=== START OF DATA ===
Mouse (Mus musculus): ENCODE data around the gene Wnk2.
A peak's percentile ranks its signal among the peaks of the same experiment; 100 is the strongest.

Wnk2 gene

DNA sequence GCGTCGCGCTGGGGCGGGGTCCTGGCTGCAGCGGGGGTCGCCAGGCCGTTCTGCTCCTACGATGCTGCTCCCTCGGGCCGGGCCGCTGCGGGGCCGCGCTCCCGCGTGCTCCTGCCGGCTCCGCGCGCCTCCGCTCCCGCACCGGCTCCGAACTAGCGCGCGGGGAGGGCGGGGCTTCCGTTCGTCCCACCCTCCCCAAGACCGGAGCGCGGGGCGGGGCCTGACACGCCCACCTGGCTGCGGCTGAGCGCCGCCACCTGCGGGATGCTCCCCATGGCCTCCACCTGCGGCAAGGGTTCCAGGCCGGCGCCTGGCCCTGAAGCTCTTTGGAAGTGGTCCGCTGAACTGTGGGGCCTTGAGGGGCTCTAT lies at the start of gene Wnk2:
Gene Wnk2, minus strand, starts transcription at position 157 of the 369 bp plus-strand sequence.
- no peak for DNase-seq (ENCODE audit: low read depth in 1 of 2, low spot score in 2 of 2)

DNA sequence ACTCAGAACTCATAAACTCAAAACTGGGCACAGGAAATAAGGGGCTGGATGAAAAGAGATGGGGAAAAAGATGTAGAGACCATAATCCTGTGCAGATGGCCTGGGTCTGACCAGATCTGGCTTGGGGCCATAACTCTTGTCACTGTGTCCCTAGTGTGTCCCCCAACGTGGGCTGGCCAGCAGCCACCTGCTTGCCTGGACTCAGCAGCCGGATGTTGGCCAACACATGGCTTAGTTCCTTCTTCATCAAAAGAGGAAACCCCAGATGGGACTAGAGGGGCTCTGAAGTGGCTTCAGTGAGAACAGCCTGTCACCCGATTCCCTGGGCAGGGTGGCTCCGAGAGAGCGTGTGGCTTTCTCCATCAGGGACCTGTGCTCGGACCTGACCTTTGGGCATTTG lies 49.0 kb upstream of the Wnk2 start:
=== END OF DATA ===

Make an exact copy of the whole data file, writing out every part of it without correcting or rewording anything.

Mouse (Mus musculus): ENCODE data around the gene Wnk2.
A peak's percentile ranks its signal among the peaks of the same experiment; 100 is the strongest.

Wnk2 gene

DNA sequence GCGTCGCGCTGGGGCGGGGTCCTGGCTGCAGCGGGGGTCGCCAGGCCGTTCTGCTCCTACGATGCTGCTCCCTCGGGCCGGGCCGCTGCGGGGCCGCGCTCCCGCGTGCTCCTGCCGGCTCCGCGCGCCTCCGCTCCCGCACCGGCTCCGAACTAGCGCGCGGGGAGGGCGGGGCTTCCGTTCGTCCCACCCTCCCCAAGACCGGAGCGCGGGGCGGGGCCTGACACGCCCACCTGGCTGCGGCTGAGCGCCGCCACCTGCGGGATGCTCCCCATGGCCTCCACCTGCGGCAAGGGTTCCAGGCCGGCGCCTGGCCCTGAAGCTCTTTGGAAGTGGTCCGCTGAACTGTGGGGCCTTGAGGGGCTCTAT lies at the start of gene Wnk2:
Gene Wnk2, minus strand, starts transcription at position 157 of the 369 bp plus-strand sequence.
- no peak for DNase-seq (ENCODE audit: low read depth in 1 of 2, low spot score in 2 of 2)

DNA sequence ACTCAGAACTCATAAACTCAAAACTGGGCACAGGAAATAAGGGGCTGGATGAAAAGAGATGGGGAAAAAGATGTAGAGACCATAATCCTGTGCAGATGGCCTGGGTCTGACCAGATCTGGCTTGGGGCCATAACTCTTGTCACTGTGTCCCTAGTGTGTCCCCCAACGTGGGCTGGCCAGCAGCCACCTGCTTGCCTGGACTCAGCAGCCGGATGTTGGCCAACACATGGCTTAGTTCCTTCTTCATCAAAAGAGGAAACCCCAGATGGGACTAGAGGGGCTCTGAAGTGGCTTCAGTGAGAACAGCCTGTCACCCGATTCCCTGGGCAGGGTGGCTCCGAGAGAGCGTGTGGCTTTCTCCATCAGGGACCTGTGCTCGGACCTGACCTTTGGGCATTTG lies 49.0 kb upstream of the Wnk2 start: